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The glycemic index or glycaemic index (GI) is a number associated with a particular type of food that indicates the food's effect on a person's blood glucose (also called blood sugar) level. A value of 100 represents the standard, an equivalent amount of pure glucose.
The GI represents the rise in a person's blood sugar level two hours after consumption of the food. The glycemic effect of foods depends on a number of factors, such as the type of starch, physical entrapment of the starch molecules within the food, fat and protein content of the food and organic acids or their salts in the meal. The GI is useful for understanding how the body breaks down carbohydrates and only takes into account the available carbohydrate (total carbohydrate minus fiber) in a food.
The glycemic index is usually applied in the context of the quantity of the food and the amount of carbohydrate in the food that is actually consumed. A related measure, the glycemic load (GL), factors this in by multiplying the glycemic index of the food in question by the carbohydrate content of the actual serving. Watermelon has a high glycemic index, but a low glycemic load for the quantity typically consumed.Fructose, by contrast, has a low glycemic index, but can have a high glycemic load if a large quantity is consumed.
GI tables are available that list many types of foods and their GIs. Some tables also include the serving size and the glycemic load of the food per serving.
A practical limitation of the glycemic index is that it does not measure insulin production due to rises in blood sugar. As a result, two foods could have the same glycemic index, but produce different amounts of insulin. Likewise, two foods could have the same glycemic load, but cause different insulin responses. Furthermore, both the glycemic index and glycemic load measurements are defined by the carbohydrate content of food. For example, when eating steak, which has no carbohydrate content but provides a high protein intake, up to 50% of that protein can be converted to glucose when there is little to no carbohydrate consumed with it. But because it contains no carbohydrate itself, steak cannot have a glycemic index. For some food comparisons, the "insulin index" may be more useful.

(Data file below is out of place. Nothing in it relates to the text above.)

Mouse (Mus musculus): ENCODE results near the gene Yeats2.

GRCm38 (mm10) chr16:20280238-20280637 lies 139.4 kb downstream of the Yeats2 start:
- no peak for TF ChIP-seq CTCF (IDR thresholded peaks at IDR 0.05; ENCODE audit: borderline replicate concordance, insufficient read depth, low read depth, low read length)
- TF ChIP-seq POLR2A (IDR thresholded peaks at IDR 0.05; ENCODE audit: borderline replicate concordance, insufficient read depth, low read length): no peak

Glycemic index charts often give only one value per food, but variations are possible due to variety, ripeness (riper fruits contain more sugars increasing GI), cooking methods (the more cooked, or over cooked, a food, the more its cellular structure is broken, with a tendency for it to digest quickly and raise GI more), processing (e.g., flour has a higher GI than the whole grain from which it is ground as grinding breaks the grain's protective layers) and the length of storage. Potatoes are a notable example, ranging from moderate to very high GI even within the same variety.
|Low GI||55 or less||fructose; beans (black, pinto, kidney, lentil, peanut, chickpea); small seeds (sunflower, flax, pumpkin, poppy, sesame, hemp); walnuts, cashews, most whole intact grains (durum/spelt/kamut wheat, millet, oat, rye, rice, barley); most vegetables, most sweet fruits (peaches, strawberries, mangos); tagatose; mushrooms; chilis|
|Medium GI||56–69||white sugar or sucrose, not intact whole wheat or enriched wheat, pita bread, basmati rice, unpeeled boiled potato, grape juice, raisins, prunes, pumpernickel bread, cranberry juice, regular ice cream, banana, sweet potato|
|High GI||70 and above||glucose (dextrose, grape sugar), high fructose corn syrup, white bread (only wheat endosperm), most white rice (only rice endosperm), corn flakes, extruded breakfast cereals, maltose, maltodextrins, white potato (83).|
|work=(help) — Searchable database of over 2600 foods with their glycemic index and load values.
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